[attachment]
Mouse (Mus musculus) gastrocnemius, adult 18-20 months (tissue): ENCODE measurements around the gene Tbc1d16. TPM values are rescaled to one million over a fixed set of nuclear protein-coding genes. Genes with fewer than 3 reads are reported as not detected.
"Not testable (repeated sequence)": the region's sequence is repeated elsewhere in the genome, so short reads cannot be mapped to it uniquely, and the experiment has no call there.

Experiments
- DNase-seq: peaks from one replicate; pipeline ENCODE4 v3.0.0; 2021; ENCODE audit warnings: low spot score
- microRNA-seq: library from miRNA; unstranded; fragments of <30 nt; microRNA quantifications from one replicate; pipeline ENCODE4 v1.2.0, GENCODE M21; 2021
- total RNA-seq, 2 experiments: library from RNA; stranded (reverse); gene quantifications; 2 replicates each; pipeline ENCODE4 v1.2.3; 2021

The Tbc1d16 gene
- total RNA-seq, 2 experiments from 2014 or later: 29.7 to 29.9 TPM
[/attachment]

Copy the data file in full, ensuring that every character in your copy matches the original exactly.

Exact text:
Mouse (Mus musculus) gastrocnemius, adult 18-20 months (tissue): ENCODE measurements around the gene Tbc1d16. TPM values are rescaled to one million over a fixed set of nuclear protein-coding genes. Genes with fewer than 3 reads are reported as not detected.
"Not testable (repeated sequence)": the region's sequence is repeated elsewhere in the genome, so short reads cannot be mapped to it uniquely, and the experiment has no call there.

Experiments
- DNase-seq: peaks from one replicate; pipeline ENCODE4 v3.0.0; 2021; ENCODE audit warnings: low spot score
- microRNA-seq: library from miRNA; unstranded; fragments of <30 nt; microRNA quantifications from one replicate; pipeline ENCODE4 v1.2.0, GENCODE M21; 2021
- total RNA-seq, 2 experiments: library from RNA; stranded (reverse); gene quantifications; 2 replicates each; pipeline ENCODE4 v1.2.3; 2021

The Tbc1d16 gene
- total RNA-seq, 2 experiments from 2014 or later: 29.7 to 29.9 TPM